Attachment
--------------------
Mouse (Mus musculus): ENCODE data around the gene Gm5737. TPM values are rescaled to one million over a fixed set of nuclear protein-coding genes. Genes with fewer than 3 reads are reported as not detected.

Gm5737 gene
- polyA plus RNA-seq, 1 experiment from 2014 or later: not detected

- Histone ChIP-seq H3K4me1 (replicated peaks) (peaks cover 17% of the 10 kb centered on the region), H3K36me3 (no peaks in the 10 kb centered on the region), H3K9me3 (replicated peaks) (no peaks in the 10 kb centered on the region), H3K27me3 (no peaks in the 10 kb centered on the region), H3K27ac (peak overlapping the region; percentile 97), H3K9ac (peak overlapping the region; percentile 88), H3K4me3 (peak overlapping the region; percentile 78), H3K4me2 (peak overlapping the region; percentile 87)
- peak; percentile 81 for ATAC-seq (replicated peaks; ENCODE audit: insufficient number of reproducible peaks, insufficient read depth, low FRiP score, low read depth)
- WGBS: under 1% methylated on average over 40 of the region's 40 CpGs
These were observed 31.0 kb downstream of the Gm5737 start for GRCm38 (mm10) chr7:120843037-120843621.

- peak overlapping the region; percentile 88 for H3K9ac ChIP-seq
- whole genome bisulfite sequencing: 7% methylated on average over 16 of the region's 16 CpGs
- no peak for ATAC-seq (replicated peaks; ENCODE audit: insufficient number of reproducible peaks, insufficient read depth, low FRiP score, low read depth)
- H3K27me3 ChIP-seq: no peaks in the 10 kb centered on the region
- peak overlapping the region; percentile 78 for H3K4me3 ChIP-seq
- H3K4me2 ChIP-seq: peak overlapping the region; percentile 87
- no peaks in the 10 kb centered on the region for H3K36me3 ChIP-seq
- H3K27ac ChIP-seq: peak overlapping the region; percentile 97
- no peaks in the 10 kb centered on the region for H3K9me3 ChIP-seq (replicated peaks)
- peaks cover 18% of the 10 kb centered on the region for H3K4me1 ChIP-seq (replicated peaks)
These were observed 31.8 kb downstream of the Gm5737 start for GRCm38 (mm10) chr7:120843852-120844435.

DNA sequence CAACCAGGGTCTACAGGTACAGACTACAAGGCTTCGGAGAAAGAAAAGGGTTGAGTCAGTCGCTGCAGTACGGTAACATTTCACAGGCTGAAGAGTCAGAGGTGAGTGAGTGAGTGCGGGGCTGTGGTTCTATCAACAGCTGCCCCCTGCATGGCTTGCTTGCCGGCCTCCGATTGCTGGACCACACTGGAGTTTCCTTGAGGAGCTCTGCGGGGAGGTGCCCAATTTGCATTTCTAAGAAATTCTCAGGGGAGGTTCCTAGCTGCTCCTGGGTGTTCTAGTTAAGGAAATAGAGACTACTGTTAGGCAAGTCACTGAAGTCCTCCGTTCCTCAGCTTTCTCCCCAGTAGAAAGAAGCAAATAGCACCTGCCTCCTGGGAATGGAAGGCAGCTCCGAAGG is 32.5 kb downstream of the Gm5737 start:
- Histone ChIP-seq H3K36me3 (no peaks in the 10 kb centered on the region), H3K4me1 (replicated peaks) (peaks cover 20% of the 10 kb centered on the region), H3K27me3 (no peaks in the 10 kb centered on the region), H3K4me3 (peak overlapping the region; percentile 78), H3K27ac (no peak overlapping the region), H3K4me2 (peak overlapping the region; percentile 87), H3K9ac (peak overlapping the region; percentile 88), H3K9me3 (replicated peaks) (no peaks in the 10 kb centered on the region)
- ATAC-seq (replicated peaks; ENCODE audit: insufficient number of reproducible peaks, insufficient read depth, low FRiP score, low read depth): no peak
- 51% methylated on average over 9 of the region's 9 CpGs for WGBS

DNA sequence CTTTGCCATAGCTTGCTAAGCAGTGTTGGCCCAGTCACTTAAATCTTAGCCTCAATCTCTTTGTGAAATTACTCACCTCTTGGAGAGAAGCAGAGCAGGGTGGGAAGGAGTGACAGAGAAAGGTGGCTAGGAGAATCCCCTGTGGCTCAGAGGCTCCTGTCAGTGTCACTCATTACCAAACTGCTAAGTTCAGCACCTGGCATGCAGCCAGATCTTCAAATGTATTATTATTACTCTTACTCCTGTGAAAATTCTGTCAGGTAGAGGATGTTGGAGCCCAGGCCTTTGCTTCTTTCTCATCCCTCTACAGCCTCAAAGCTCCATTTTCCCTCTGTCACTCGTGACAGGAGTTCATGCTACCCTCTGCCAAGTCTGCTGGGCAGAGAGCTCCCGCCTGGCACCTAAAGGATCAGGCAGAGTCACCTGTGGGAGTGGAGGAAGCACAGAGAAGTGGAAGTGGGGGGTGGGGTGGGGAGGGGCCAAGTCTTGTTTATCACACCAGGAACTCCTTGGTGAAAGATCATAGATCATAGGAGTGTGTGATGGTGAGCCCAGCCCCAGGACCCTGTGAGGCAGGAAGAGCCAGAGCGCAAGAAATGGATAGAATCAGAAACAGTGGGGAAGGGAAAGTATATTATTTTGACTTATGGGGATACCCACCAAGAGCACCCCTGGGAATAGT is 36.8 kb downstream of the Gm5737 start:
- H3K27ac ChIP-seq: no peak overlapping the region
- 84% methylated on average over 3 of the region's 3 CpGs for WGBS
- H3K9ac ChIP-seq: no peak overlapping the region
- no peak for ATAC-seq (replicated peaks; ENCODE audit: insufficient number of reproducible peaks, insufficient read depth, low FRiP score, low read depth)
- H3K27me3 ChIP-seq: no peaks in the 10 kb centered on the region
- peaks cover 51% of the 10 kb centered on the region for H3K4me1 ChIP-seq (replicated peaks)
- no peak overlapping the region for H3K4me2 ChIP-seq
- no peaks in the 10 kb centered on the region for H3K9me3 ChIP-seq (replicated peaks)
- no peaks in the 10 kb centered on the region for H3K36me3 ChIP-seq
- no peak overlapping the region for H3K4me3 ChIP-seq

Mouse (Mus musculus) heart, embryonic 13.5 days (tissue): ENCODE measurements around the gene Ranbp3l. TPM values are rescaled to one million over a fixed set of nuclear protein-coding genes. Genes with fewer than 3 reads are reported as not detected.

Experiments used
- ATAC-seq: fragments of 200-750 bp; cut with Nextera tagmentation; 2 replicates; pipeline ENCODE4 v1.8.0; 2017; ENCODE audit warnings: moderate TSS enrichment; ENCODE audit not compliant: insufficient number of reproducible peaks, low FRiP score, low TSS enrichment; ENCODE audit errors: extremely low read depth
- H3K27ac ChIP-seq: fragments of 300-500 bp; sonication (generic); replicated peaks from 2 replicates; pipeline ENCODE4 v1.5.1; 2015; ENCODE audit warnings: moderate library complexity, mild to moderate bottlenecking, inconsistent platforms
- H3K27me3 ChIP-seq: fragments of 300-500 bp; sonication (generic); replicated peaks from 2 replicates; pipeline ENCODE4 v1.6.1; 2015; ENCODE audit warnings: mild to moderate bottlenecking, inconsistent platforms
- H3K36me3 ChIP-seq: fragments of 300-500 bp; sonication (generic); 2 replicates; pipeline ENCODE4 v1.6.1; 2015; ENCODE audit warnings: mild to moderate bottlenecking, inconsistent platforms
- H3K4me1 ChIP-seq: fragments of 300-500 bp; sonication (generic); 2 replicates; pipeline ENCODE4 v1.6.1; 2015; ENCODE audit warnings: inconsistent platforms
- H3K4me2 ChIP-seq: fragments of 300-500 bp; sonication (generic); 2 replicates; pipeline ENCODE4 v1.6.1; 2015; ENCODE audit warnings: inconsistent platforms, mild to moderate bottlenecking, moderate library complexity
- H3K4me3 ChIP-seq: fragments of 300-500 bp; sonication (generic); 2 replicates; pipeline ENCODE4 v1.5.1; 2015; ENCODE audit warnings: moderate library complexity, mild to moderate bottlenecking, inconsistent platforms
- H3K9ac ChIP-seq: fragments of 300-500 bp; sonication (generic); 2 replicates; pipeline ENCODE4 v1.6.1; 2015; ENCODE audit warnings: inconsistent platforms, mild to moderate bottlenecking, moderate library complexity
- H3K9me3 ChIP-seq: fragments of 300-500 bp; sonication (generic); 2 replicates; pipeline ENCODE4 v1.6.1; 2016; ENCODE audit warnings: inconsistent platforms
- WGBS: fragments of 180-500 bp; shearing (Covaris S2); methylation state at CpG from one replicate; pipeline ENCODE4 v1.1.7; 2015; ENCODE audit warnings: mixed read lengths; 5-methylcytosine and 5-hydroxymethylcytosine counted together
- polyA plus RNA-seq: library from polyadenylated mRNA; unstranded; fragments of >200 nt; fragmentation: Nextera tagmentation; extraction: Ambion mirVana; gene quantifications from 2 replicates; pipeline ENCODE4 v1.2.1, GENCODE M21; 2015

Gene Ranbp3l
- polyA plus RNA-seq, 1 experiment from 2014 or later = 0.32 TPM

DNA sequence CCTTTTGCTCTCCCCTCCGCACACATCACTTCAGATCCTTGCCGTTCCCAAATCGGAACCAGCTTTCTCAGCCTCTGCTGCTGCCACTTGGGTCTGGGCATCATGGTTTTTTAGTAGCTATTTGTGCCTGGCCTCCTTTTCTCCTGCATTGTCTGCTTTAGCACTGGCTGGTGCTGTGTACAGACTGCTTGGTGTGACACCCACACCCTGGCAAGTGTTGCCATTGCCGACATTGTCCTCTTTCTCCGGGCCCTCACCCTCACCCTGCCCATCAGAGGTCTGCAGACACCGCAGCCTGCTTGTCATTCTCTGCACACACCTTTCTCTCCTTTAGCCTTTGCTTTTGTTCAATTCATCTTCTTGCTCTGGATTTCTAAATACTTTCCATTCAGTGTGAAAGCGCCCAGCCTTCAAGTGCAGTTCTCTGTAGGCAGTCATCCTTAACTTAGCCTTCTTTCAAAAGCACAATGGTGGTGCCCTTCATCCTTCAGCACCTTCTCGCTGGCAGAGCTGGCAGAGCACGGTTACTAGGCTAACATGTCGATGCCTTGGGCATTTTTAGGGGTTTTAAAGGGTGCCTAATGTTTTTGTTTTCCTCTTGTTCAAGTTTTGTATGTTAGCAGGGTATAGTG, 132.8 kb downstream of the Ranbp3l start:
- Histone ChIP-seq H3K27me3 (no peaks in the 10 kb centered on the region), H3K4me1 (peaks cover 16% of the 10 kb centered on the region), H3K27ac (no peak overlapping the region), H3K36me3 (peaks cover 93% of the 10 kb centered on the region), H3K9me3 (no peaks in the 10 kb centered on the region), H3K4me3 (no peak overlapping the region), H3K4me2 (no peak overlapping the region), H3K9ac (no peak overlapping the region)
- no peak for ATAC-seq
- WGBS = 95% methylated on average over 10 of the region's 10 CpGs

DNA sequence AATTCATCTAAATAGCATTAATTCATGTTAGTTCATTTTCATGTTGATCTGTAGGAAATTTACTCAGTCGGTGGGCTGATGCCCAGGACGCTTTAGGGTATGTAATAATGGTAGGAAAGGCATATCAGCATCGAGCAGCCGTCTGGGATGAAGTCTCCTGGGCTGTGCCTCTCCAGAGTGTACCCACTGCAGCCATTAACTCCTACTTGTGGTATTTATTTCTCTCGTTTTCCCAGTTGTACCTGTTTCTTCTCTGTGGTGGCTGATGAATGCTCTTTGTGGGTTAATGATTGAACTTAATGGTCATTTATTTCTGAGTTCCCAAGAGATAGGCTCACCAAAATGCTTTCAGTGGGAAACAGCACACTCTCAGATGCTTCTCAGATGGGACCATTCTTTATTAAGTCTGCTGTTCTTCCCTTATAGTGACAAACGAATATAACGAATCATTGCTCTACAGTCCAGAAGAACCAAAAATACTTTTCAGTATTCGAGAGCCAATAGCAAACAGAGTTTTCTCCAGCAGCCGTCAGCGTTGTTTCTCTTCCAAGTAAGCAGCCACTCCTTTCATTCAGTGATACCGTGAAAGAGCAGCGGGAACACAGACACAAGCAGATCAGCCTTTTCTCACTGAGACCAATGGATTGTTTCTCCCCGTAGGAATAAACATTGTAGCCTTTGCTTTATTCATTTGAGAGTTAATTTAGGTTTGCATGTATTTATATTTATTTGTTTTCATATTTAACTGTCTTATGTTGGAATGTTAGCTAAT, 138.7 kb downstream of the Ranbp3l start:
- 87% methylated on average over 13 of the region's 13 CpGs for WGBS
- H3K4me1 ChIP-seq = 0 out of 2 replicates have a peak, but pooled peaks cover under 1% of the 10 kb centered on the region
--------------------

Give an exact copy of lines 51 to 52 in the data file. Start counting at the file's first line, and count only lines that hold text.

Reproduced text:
- no peak for ATAC-seq
- WGBS = 95% methylated on average over 10 of the region's 10 CpGs